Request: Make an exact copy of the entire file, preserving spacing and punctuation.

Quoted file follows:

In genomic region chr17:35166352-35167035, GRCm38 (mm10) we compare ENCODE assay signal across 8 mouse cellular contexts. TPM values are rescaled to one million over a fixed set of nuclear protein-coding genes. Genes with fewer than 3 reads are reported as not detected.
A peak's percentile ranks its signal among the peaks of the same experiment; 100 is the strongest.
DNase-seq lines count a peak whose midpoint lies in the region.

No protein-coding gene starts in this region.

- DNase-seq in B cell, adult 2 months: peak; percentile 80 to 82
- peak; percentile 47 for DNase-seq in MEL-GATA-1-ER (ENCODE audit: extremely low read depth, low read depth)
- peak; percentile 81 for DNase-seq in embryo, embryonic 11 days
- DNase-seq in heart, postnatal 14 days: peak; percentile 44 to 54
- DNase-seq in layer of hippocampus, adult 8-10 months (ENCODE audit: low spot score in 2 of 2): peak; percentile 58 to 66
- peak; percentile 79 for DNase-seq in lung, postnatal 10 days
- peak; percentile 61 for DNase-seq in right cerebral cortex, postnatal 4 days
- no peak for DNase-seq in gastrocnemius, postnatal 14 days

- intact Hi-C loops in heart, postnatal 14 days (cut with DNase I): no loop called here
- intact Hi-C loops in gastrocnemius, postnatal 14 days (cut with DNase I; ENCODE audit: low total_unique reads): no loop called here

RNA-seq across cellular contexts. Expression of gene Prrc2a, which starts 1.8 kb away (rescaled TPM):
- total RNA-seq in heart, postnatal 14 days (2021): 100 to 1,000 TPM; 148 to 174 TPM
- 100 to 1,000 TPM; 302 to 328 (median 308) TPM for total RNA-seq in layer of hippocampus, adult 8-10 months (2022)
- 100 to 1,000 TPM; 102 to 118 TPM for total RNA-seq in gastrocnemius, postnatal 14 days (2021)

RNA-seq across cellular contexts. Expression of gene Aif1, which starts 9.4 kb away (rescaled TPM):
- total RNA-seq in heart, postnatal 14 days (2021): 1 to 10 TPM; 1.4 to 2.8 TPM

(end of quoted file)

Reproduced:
In genomic region chr17:35166352-35167035, GRCm38 (mm10) we compare ENCODE assay signal across 8 mouse cellular contexts. TPM values are rescaled to one million over a fixed set of nuclear protein-coding genes. Genes with fewer than 3 reads are reported as not detected.
A peak's percentile ranks its signal among the peaks of the same experiment; 100 is the strongest.
DNase-seq lines count a peak whose midpoint lies in the region.

No protein-coding gene starts in this region.

- DNase-seq in B cell, adult 2 months: peak; percentile 80 to 82
- peak; percentile 47 for DNase-seq in MEL-GATA-1-ER (ENCODE audit: extremely low read depth, low read depth)
- peak; percentile 81 for DNase-seq in embryo, embryonic 11 days
- DNase-seq in heart, postnatal 14 days: peak; percentile 44 to 54
- DNase-seq in layer of hippocampus, adult 8-10 months (ENCODE audit: low spot score in 2 of 2): peak; percentile 58 to 66
- peak; percentile 79 for DNase-seq in lung, postnatal 10 days
- peak; percentile 61 for DNase-seq in right cerebral cortex, postnatal 4 days
- no peak for DNase-seq in gastrocnemius, postnatal 14 days

- intact Hi-C loops in heart, postnatal 14 days (cut with DNase I): no loop called here
- intact Hi-C loops in gastrocnemius, postnatal 14 days (cut with DNase I; ENCODE audit: low total_unique reads): no loop called here

RNA-seq across cellular contexts. Expression of gene Prrc2a, which starts 1.8 kb away (rescaled TPM):
- total RNA-seq in heart, postnatal 14 days (2021): 100 to 1,000 TPM; 148 to 174 TPM
- 100 to 1,000 TPM; 302 to 328 (median 308) TPM for total RNA-seq in layer of hippocampus, adult 8-10 months (2022)
- 100 to 1,000 TPM; 102 to 118 TPM for total RNA-seq in gastrocnemius, postnatal 14 days (2021)

RNA-seq across cellular contexts. Expression of gene Aif1, which starts 9.4 kb away (rescaled TPM):
- total RNA-seq in heart, postnatal 14 days (2021): 1 to 10 TPM; 1.4 to 2.8 TPM